About 300 people participated, as spirited politics mingled with homage to Sept. 11. The crowd cheered and waved when Oregon Air National Guard fighter planes roared overhead outbound from PDX — a touching gesture that also had eerie overtones of threatened skies, back in 2001.

Frank Altese, 52, of Portland listened with a newly made “United We Stand” signboard on his back, two small American flags tucked in the brim of his bush hat.

Sept. 11 each year still brings a “feeling of pain,” Altese said. From the New Jersey suburbs, he watched the construction of the World Trade Center towers as a young boy; a brother is now in Afghanistan, he said.

“I’ve never seen people united so greatly as after 9/11, and that’s what this sign is all about,” he said. But he’s also found like cause with Tea Party and other Constitution-minded activists keen to clean house in Congress and dump Democratic Party incumbents.

“I believe in this country. Our founders had it right,” Altese said. He cited the path of his own immigrant Italian grandparents and decried the growth of big government and its increasing control.

Still, “I’m glad I come from a country where we can speak out,” Altese said.

Spiritual bond

A search for solidarity also pervaded the playful atmosphere of Esther Short Park.

Scents of incense and fried dough from the adjacent Vancouver Farmer’s Market crossed paths, as members of local churches and anti-bias, environmental, health and pro-animal groups staged their annual Peace and Justice Fair.

The colorful event itself grew from desire for dialogue and mutual support kindled by 9/11 and the U.S. invasion of Iraq in 2003.

With new furor over a planned Muslim mosque near New York City’s Ground Zero, and war in Iraq and Afghanistan still a cultural and geopolitical flash point, it made sense there were plenty of questions at the table manned by the Islamic Society of Southwest Washington, for a fifth year.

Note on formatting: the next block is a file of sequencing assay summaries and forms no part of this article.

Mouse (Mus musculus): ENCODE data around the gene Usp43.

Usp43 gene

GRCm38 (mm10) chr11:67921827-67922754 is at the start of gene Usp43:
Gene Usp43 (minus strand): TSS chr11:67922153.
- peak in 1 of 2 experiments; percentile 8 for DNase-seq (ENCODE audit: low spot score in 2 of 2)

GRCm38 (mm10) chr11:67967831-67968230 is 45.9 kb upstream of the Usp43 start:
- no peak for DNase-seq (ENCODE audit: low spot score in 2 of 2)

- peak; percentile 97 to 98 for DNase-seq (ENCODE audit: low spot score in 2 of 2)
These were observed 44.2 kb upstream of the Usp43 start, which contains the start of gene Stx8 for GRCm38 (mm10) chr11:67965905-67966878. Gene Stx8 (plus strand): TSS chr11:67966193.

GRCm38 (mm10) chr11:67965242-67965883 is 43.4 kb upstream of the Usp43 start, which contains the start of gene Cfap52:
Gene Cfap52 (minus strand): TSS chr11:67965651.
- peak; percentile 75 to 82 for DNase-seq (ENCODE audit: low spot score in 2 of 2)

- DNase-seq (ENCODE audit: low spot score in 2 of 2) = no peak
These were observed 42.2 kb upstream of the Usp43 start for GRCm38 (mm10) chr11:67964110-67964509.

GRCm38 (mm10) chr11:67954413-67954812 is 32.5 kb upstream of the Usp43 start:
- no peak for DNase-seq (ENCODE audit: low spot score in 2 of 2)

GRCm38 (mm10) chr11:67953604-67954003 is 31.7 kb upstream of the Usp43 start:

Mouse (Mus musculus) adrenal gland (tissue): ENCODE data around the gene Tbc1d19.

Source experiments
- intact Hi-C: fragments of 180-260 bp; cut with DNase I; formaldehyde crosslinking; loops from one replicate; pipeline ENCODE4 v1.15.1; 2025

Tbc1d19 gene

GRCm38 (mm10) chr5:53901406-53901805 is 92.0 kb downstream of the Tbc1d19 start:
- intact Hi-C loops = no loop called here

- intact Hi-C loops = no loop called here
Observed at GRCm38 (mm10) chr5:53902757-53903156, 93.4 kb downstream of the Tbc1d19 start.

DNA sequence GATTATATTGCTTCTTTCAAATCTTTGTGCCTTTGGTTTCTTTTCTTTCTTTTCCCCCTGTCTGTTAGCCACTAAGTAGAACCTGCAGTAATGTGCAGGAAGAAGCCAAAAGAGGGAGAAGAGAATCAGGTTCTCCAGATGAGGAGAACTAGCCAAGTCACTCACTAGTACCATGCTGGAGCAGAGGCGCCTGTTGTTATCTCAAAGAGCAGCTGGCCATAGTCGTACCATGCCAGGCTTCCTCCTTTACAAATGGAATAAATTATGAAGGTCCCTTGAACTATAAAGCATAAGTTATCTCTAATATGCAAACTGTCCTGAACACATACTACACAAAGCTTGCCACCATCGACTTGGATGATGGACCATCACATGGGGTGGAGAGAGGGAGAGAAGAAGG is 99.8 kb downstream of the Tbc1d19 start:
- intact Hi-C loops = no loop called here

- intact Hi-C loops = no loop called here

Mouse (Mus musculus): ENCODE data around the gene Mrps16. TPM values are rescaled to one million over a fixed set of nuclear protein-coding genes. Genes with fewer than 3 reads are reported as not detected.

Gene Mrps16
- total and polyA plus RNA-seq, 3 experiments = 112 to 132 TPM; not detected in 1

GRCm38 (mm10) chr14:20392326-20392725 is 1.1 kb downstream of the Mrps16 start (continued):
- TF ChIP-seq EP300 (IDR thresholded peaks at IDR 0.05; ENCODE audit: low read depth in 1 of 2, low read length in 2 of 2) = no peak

“This year, we’ve had the most people stop by,” said Society board member Ahmad Qayoumi. “It’s been very positive. A lot of people have really been happy to see us here.”

Many inquired about the Quran, including its take on women, said Qayoumi, 41, a native Afghan who has returned three times for international aid work. He was glad to respond, and dole out leaflets. “A lot of people are exploiting it, taking their version of what it is. … We’re giving the real answer,” he said.

Across the park, members of local Baha’i communities found the fair’s bond with Sept. 11 unshakable.

“Absolutely,” said Linda Miller, 67, of Minnehaha, active in Clark County’s Baha’i group. The fair counteracts terror and fear by instead conveying love and unity — much as the Baha’i faith, based on global tolerance and equality, she said.

“It really is about living up to the American ideals of freedom of religion,” Miller said. The Baha’i faith bestows a critical role upon Americans, she said.

“The U.S. has a spiritual destiny, as the spiritual leader of the world, of bringing about peace and justice — not just talking about it,” she said.

Howard Buck: 360-735-4515 or howard.buck@columbian.com.